Collaboration among Patient Advocacy Groups, Scientists & Clinicians Moves Porphyria Research Ahead
Editor’s Note: Recognizing National Porphyria Awareness Week this week, we invited Desiree Lyon, the Executive Director of the American Porphyria Foundation (APF), to share how her organization is supporting research that improves treatment and ultimately seeks a cure for this rare disease. Patient advocacy groups addressing rare diseases play a particularly important role in fostering research into their disease states. Because rare diseases affect small numbers of patients, finding enough people for research studies can be difficult. The number of experts studying the illness is small. The largest sources of medical research support — government and industry — put far more money into studying widespread diseases because of the potential to help so many patients live longer and enjoy a higher quality of life. APF is an example of a rare disease community that is working in many ways to overcome these challenges and provide hope for patients and families.
The American Porphyria Foundation (APF) has been instrumental in facilitating porphyria research for over thirty years. Porphyria is a group of at least eight disorders in which normal body chemicals accumulate abnormally, with symptoms that arise mostly from effects on either the nervous system or the skin. Porphyria affect fewer than 200,000 people in the United States, making it a rare disease.
As with other rare diseases, only a few doctors and medical centers have expertise on porphyria, making collaboration among patients, clinicians, researchers, patient advocacy groups and caregivers even more important than with other diseases.
The collaborative relationship with our Scientific Advisory Board of porphyria experts is vital to the success of our research projects. This relationship became even more productive when the APF and the experts formed the Porphyria Research Consortium, which was funded by the NIH Rare Disease Clinical Network.
Together, the APF and our Porphyria Research Consortium formed the National Porphyria Research Registry. The APF prepares patients who may be considering participation in a clinical trial by educating them on the value and process for trials, introducing them to the investigators, and encouraging them to join the Registry. We reduce patients’ fears and provide reassurance about the Registry, clinical trials, the expertise of the researchers and the merit of the research by publishing articles on the APF website, in newsletters, internet E-news and social media, including Facebook, Twitter, and blogs.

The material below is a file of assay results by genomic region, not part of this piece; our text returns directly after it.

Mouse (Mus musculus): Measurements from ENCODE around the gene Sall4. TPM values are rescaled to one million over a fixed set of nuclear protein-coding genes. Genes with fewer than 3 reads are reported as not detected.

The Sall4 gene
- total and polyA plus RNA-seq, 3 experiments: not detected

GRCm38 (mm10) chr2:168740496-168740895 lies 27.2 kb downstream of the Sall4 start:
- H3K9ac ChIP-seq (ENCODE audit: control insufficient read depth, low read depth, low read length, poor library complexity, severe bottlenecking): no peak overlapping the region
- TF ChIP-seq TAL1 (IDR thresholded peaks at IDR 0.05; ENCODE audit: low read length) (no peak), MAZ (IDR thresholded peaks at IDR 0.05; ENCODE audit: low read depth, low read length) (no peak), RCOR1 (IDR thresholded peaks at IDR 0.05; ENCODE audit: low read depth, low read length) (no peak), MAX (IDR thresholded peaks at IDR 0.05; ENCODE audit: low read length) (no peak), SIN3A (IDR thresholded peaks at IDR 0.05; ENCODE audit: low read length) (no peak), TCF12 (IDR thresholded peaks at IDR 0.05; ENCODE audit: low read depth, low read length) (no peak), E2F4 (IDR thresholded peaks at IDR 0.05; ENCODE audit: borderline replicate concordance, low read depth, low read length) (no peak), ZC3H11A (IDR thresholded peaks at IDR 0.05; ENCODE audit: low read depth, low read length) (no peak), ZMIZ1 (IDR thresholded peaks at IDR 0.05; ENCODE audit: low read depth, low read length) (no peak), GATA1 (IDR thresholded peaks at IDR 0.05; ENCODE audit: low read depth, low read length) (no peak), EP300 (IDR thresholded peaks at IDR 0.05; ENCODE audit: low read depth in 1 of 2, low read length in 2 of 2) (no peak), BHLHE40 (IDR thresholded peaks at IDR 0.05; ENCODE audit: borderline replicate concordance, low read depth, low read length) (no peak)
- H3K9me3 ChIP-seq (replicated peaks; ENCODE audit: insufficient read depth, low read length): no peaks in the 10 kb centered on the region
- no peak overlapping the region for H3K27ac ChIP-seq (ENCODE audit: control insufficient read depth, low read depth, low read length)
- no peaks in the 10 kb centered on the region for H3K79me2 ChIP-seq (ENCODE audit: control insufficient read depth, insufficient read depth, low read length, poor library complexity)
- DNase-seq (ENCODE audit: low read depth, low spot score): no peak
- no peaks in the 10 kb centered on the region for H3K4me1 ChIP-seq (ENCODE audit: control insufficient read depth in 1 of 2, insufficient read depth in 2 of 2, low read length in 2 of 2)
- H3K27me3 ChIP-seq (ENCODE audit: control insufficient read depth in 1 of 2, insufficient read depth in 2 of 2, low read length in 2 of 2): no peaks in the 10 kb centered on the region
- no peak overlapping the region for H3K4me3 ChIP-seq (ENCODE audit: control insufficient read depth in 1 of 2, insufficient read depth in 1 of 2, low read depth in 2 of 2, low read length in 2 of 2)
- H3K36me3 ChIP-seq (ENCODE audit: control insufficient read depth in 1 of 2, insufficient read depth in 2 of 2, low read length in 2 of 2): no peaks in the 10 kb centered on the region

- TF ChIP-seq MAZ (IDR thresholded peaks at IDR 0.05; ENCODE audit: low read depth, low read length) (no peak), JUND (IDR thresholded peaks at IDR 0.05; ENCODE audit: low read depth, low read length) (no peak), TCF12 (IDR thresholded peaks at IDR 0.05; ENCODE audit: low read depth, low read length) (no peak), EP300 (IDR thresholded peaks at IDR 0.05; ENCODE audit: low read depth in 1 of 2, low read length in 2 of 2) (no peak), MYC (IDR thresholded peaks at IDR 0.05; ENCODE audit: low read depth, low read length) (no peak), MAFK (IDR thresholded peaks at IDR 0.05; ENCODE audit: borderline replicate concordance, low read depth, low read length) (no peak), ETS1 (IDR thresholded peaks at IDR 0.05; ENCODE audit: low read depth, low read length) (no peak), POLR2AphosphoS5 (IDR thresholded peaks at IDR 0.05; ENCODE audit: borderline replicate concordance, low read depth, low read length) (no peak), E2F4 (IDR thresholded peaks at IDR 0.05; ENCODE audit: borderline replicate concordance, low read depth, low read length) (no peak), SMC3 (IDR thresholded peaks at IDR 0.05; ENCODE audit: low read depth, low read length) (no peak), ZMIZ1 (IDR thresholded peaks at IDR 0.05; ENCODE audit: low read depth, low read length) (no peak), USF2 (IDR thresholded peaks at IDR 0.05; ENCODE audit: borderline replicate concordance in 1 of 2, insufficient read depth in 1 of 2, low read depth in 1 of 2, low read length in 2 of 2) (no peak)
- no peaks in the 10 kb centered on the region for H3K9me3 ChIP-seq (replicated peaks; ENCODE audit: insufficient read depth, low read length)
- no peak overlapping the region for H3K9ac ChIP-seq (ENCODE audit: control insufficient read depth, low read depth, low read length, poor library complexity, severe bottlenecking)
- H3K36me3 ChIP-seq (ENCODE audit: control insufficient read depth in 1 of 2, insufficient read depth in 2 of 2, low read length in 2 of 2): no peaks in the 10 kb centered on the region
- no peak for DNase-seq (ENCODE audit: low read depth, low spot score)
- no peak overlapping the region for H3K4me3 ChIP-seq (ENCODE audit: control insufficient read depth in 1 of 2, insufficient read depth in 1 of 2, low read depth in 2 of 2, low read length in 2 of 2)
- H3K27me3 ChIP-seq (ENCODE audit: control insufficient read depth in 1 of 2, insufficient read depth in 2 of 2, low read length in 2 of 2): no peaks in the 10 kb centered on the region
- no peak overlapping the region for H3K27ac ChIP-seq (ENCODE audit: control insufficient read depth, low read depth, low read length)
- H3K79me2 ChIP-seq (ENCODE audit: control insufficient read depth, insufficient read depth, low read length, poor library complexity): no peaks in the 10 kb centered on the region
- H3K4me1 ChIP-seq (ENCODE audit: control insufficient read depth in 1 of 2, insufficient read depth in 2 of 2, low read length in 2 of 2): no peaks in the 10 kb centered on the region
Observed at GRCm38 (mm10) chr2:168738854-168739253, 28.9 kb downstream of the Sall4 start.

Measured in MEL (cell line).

Another unique and successful collaboration to locate and register research participants occurs at APF patient education meetings held around the country. Porphyria experts volunteer for these gatherings to make presentations, answer questions, register patients for their research and often collect DNA samples.
The Porphyria Research Consortium and the APF are collaborating on eight clinical trials, including one on a powerful treatment for the acute porphyrias cleared by the FDA thirty years ago as the first Orphan Drug. Since the APF is aware of most people who are using this treatment, we have been instrumental in locating participants for the clinical trials and advancing the research.
Also important to our research efforts are the young physicians, who participate in the Protect the Future (PTF) program, an APF supported mentor project to train the next generation of porphyria experts and scientists so they are well versed in both the clinical and basic science of the porphyrias. PTF physicians serve as clinicians at APF-funded “satellite clinics” where patients are given the opportunity of visiting a physician with porphyria expertise, while the PTF physicians gain a new pool of research patients.
The HealthWell Foundation is proud to partner with APF to promote the availability of copay assistance for patients receiving treatment for porphyrias. If you or someone you know could benefit from financial assistance related to porphyrias treatment, please contact the HealthWell Foundation to learn more and determine eligibility.
Foundations like the APF are critical to enhancing awareness of rare diseases. Are you involved with a rare disease Foundation like the APF? If yes, let us know what you’re doing to raise awareness in your disease community by leaving a comment below.